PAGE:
The front door of Eric’s Place swung open then and Lita Clarke stepped inside, pushing back the hood of her jacket. The red wool reminded me of the autumn leaves on the maple tree in Rebecca’s backyard. I felt a little twinge of sadness. I was going to miss Rebecca when she moved into Everett’s downtown apartment.

Lita smiled when she caught sight of us, stamped her feet on the mat by the door to shake the snow off her boots and then headed over.

“Kathleen, I’m glad I caught you,” she said. She pulled off her black woolen gloves, took an envelope from her purse and handed it to me. My name was written on the front in her tight, angular script. “Everett wanted you to have this.”

I lifted the flap of the envelope. There was a check inside made out to me. I looked uncertainly at Lita. “What’s this for?” I asked.

“For tomorrow,” she said. “Everett said he knows you’ll take Vincent Starr out to lunch after his presentation and he didn’t want you to use your own money.”

Everett knew me well. I was planning on taking the rare-book dealer to lunch after his presentation at the library Friday morning.

Vincent Starr was an expert on American literature and children’s books. We’d met when Abigail Pierce, one of my staff at the library, found a rare and valuable early edition of Alice in Wonderland in a box of books donated for the library’s fundraising yard sale my first summer in town.

Vincent and Abigail had stayed in touch. For the past month he’d been working at the Walker Art Center, in Minneapolis, curating a collection of late-nineteenth-century children’s literature that was going on display at the art museum. He’d agreed to come and give a talk about rare books. Abigail, who had been to one of Vincent’s lectures, promised he was an entertaining speaker. He was also a big supporter of projects for children’s literacy and he’d offered to come to the Reading Buddies fundraiser to mingle and talk about books.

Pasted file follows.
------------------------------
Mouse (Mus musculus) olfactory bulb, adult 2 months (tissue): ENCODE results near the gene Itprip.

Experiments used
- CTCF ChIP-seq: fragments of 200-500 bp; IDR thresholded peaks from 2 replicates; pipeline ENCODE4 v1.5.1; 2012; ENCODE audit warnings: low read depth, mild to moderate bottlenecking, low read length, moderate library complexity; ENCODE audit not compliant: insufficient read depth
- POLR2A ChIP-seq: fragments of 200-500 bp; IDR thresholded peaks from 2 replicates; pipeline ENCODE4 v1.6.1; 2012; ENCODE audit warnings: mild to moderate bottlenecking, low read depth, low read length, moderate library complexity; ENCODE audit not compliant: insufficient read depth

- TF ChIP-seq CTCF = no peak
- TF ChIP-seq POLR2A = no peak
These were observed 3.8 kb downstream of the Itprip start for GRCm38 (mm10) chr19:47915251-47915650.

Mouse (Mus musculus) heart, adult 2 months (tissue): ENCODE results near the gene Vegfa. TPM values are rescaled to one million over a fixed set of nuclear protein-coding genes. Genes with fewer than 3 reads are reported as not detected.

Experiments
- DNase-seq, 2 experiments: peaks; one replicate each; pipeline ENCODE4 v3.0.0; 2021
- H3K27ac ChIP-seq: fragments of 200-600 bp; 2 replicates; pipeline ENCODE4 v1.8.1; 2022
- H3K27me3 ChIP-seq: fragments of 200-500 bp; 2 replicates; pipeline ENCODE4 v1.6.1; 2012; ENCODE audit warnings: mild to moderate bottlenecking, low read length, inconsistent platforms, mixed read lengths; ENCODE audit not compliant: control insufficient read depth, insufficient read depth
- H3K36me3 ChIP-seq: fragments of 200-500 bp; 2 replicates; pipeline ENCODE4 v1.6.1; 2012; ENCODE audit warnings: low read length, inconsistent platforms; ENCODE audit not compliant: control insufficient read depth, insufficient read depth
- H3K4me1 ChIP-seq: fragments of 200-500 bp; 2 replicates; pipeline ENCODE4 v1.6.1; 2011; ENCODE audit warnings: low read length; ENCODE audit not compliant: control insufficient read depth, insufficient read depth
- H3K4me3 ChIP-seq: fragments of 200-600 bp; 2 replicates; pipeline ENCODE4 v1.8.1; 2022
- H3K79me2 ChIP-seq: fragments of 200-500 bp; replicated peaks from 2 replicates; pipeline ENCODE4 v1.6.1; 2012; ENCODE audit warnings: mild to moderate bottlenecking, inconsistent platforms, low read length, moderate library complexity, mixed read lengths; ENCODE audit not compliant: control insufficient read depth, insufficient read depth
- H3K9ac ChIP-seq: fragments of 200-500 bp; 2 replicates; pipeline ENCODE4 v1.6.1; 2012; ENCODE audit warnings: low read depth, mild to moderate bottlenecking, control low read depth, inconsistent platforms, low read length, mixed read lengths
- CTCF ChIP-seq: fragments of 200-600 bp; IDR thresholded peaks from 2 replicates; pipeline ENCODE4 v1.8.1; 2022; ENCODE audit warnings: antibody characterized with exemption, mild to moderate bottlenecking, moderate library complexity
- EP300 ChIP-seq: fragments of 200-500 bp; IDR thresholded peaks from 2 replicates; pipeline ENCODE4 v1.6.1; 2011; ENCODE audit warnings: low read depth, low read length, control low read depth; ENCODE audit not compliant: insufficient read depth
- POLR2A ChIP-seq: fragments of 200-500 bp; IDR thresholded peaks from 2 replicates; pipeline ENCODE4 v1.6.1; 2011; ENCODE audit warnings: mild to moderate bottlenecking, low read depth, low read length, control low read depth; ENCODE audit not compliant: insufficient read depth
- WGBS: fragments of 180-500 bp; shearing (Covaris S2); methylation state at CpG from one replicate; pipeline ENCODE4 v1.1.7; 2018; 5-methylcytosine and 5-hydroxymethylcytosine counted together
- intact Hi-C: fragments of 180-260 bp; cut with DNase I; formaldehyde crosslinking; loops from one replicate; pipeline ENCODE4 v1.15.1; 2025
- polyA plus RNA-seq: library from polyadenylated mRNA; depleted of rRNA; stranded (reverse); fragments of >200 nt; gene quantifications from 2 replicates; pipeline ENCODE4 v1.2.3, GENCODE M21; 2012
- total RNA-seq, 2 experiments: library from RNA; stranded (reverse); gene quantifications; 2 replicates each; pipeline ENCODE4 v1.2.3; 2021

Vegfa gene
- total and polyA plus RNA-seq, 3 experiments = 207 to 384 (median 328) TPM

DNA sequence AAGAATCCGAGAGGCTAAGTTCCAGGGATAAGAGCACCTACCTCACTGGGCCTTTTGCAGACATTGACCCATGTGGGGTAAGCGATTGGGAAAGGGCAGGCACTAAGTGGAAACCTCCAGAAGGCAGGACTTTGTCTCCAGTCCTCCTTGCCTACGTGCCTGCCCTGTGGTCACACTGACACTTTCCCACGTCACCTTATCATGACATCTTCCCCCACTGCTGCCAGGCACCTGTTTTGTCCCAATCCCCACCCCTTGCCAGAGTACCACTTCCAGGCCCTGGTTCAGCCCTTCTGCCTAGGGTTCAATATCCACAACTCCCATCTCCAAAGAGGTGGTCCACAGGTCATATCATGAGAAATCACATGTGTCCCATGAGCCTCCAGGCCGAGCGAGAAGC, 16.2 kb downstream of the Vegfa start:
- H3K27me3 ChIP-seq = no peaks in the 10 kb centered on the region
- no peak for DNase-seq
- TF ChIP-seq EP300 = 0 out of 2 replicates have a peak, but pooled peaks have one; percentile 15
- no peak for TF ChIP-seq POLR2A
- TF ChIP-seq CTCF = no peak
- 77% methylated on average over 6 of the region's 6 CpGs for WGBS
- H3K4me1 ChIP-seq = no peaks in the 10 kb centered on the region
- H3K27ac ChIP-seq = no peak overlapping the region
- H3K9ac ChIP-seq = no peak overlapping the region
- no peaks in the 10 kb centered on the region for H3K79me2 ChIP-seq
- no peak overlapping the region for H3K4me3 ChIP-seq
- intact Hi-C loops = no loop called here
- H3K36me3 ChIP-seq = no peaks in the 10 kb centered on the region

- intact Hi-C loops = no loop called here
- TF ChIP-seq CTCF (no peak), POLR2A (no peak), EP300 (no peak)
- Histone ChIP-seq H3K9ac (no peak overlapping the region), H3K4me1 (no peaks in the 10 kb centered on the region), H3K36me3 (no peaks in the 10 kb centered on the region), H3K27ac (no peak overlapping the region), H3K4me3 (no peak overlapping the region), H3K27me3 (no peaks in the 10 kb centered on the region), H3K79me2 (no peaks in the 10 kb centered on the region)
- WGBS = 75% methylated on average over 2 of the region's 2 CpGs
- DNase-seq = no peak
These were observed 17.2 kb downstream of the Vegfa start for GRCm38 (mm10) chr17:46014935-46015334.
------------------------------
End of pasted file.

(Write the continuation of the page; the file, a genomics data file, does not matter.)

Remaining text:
I reached for my purse and tucked the envelope inside. “Please thank Everett for me,” I said to Lita. “And thank you for delivering it.”

“Oh, you’re welcome,” she said, peeling off her other glove and stuffing them both into one of the pockets of her duffle coat. “I was coming out anyway. Our coffeemaker died and Everett doesn’t work well uncaffeinated.”

“Neither do I,” I said with a grin.

Out of the corner of my eye, I saw Rebecca roll hers. She thought I drank a bit too much coffee. I thought there was no such thing as too much coffee.

“Is everything set for tonight?” Lita asked.

I nodded. “Everything’s ready,” I said. “Wait until you see the stage. You’ll think Maggie and Ruby somehow transported a Parisian street to Minnesota.”

I had my fingers crossed that the gala would raise enough money to expand Reading Buddies. The program had turned out to have benefits I had never anticipated. I’d seen the little ones blossom under the attention of the older kids, and many of the older ones had developed a strong sense of maturity and responsibility toward their little students.

“Everyone’s looking forward to this,” she said, loosening the red-and-black scarf at her neck. She smiled. “I better get back to the office. If you need anything, call me there or on my cell.”

“I will,” I said, returning the smile.

“See you tonight,” Lita said to all three of us before heading for the counter, where Nic had just started a new pot of coffee.

I watched her weave her way around the tables and wondered if Lita would show up alone, or with Burtis Chapman. Lita and the burly “entrepreneur” had been quietly seeing each other for several months. I’d only figured it out because I’d seen them in a close moment in the library parking lot. Lita and Burtis were very different. She’d worked for Everett for years. Burtis had a number of small businesses. Rumor had it that some of them danced on the edge of being legal.

I was surprised that they had managed to keep their relationship quiet. It wasn’t easy to keep a secret in Mayville Heights; the town was so small. And in Lita’s case she seemed to be related, one way or another, to pretty much everyone in town.

“Rebecca, how long has Lita been Everett’s assistant?” I asked.

“Ever since he came back to Mayville Heights for good,” she said. “Lita was very young when she was married—and divorced. She wanted to stay here and raise her girls, and Everett needed an assistant who knew the town as much as he needed someone who was organized and efficient. That was Lita to a tee.”

“Is it just my imagination or is Lita pretty much related to everyone in Mayville Heights?”